Several suggested practices for a spiritual leader (Seventh)

7.  CREATE INTERRUPTIONS

Our world of leadership seems sure of itself. Programs turn out graduates with a packet of skills to become leaders themselves. Well-known presidents and CEOs write their memoirs and tell us how it is done! We have seen so many failures, and each leader inflicts his or her own particular damage. In this process of interruption, doubt and uncertainty are good points of departure, followed by a healthy suspicion and skepticism, and culminating in enjoying a little insecurity for a while.

Part of the task of a great leader who wants to be a servant leader is to fight against the nearsightedness of contemporary leadership, to oppose the prepackaged answers, and seek something deeper. This can be an anxious time for a leader.

Often this questioning of the direction of leadership leads to conflict, but this too can raise the energy level and produce significant discussion. Conflict itself can lead to crisis which is an opportunity to make different judgments on the matters at hand

As a leader interrupts the discourse on the nature of leadership, he or she can engage in networking to surface ideas that can lead to new directions.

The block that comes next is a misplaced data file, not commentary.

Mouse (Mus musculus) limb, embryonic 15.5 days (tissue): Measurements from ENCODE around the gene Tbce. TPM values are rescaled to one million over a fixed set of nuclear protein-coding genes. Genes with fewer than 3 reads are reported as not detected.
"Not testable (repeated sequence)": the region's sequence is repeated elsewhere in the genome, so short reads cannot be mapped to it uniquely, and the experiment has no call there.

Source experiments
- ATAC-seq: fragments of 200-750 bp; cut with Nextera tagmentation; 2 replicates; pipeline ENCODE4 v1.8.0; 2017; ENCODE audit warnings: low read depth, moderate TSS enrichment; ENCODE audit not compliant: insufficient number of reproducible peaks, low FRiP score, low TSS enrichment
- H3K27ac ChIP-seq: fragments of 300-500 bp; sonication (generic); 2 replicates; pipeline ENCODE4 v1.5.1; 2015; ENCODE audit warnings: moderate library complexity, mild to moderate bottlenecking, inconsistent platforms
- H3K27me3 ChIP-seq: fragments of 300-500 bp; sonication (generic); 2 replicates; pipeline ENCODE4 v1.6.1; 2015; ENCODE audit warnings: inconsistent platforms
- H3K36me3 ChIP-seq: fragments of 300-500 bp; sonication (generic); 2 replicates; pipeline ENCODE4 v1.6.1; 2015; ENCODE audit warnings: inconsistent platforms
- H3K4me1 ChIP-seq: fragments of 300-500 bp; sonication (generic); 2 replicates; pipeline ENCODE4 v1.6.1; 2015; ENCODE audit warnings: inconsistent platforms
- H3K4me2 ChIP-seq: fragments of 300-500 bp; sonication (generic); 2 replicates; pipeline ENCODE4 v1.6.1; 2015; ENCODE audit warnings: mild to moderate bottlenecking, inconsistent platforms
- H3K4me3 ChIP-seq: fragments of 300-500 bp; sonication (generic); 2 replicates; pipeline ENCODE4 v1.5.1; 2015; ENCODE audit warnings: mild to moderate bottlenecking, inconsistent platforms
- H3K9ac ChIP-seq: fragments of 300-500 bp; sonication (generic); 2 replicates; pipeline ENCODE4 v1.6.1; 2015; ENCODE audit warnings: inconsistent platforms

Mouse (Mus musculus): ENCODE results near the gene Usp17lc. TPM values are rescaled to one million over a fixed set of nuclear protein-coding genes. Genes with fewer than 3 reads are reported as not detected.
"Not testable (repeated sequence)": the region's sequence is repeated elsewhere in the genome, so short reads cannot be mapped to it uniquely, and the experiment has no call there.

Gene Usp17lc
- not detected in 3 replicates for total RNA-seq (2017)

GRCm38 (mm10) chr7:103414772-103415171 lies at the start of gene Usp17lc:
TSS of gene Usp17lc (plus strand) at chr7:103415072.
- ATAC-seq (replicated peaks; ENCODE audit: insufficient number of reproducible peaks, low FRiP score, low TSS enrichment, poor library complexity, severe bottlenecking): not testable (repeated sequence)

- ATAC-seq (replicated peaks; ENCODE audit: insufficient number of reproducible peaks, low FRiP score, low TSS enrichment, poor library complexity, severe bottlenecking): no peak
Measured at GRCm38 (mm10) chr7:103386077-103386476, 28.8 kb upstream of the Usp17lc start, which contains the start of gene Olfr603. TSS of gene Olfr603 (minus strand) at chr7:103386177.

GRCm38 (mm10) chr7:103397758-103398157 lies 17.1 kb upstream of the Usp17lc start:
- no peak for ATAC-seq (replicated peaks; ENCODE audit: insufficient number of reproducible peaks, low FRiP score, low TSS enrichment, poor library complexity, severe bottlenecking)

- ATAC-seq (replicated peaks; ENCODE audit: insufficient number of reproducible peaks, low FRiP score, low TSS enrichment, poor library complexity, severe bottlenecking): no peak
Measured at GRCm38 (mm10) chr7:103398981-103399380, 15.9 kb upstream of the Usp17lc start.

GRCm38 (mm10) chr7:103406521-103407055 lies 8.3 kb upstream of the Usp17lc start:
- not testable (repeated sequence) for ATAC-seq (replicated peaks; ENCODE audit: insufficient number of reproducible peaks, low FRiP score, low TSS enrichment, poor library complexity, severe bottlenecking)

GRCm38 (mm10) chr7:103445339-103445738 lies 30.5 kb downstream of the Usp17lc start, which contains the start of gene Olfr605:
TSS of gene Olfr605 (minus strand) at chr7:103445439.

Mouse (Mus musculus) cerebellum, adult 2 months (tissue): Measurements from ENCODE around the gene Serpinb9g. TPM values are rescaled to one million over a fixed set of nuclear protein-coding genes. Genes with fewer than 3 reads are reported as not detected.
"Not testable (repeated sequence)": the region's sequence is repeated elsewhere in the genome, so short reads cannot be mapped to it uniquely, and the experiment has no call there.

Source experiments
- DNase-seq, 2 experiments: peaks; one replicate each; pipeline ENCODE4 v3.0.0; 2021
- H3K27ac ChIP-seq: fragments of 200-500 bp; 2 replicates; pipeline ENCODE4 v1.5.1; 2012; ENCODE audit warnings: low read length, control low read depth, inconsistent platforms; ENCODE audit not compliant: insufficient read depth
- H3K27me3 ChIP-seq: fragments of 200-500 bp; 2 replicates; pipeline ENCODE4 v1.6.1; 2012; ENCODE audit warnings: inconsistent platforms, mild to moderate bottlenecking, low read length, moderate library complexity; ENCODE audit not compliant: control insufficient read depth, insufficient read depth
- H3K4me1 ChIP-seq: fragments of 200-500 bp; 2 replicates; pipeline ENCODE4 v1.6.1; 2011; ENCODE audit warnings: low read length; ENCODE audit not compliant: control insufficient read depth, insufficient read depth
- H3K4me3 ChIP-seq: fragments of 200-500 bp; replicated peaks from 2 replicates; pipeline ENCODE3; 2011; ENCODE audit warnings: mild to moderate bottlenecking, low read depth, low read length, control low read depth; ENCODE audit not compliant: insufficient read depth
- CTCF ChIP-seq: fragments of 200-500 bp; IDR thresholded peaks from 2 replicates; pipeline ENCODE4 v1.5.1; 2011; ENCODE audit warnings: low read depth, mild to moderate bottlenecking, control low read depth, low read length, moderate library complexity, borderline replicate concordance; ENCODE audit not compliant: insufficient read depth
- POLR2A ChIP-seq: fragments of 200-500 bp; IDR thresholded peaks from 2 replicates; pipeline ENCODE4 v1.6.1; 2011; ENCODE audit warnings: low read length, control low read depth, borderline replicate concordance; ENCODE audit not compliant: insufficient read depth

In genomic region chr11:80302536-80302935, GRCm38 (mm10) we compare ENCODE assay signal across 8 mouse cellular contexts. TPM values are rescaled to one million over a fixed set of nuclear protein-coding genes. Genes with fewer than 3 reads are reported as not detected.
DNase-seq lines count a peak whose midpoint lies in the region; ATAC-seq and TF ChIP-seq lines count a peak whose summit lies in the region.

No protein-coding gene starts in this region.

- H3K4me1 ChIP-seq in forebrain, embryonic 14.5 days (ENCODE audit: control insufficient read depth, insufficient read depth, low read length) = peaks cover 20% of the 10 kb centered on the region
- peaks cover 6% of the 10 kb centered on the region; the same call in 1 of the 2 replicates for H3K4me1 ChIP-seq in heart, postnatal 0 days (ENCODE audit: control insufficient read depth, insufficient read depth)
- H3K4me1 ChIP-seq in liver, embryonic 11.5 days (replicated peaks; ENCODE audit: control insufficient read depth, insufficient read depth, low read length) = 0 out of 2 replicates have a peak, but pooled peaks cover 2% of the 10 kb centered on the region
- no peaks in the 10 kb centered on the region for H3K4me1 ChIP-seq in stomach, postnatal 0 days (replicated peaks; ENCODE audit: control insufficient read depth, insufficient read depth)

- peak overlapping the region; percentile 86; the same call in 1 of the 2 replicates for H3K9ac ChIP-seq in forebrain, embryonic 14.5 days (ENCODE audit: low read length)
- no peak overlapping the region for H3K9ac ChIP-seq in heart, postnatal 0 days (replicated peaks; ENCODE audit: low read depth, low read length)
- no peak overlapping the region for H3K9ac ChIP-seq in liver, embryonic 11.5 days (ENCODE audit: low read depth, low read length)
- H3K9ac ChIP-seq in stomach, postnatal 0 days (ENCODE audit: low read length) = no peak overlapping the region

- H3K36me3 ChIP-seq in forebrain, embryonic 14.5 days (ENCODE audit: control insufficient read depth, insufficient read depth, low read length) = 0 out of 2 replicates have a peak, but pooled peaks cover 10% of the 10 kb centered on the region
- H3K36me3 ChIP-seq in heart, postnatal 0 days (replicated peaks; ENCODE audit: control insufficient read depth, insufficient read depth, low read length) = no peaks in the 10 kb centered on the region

A lot of contemporary leadership is moderate management sprinkled with a little inspiration. If there is a culture of trust and a climate of creativity, then proactive individuals can think differently about the same things, engage in provisional thinking and decision-making, and courageously move to explore new concepts about leadership at the margins of organizational life. Here the skills are flexibility, improvisation, alternative thinking, bypassing of problems, innovation, and breakthrough.

5 Suggestions:

1. Spend some time reflecting on what is working in your leadership and what is not.

2. Identify those aspects of your leadership you would like to get rid of.

3. Think about which leadership practices in your organization you would like to stop.

4. Reflect on the leader you admire and ask yourself why.

5. Make sure you have created a climate where other people can interrupt your leadership.

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About Leonard Doohan

Dr. Leonard Doohan is Professor Emeritus at Gonzaga University where he was a professor of religious studies for 27 years and Dean of the Graduate School for 13 years. He has written 17 books and 160 articles and has given over 350 workshops throughout the US, Canada, Europe, Australia, New Zealand, and the Far East. Leonard's recent books include Spiritual Leadership: the Quest for Integrity, in 2007, Enjoying Retirement: Living Life to the Fullest, in 2010, and Courageous Hope: The Call of Leadership, in 2011. Leonard's wife is Helen who was also a Professor Emerita at Gonzaga, specializing in the writings of Paul.

Posted on September 14, 2012, in Leadership, Leadership and vision, Spiritual leadership and tagged , , , , , . Bookmark the permalink. 1 Comment.

  1. thanks for the great article you are one of my best refrences of leadership and trust learning

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